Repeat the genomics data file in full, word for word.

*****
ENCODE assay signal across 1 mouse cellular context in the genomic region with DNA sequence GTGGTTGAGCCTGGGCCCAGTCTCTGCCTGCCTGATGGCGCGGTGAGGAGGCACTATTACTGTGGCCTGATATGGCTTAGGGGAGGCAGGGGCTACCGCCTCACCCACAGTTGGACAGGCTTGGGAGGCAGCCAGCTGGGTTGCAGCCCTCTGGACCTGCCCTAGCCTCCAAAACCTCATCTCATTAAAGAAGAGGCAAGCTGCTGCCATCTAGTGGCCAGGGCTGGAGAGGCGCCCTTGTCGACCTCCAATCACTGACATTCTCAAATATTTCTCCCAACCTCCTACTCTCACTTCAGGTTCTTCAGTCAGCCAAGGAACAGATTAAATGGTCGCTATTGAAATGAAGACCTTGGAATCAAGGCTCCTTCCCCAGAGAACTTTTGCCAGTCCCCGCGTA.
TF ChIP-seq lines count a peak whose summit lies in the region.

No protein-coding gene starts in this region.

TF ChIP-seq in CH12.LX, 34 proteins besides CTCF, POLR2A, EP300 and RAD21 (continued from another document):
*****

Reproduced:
ENCODE assay signal across 1 mouse cellular context in the genomic region with DNA sequence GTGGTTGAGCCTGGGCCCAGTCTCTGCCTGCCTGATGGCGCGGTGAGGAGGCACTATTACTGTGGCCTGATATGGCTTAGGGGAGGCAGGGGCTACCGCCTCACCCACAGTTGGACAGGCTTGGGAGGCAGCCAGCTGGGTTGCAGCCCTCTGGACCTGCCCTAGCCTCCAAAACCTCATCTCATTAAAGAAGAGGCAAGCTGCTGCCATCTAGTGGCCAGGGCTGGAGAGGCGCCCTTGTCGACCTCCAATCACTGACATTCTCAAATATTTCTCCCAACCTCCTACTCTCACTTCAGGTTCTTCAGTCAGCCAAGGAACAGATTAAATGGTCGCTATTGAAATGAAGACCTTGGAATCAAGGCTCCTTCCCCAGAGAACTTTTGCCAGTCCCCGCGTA.
TF ChIP-seq lines count a peak whose summit lies in the region.

No protein-coding gene starts in this region.

TF ChIP-seq in CH12.LX, 34 proteins besides CTCF, POLR2A, EP300 and RAD21 (continued from another document):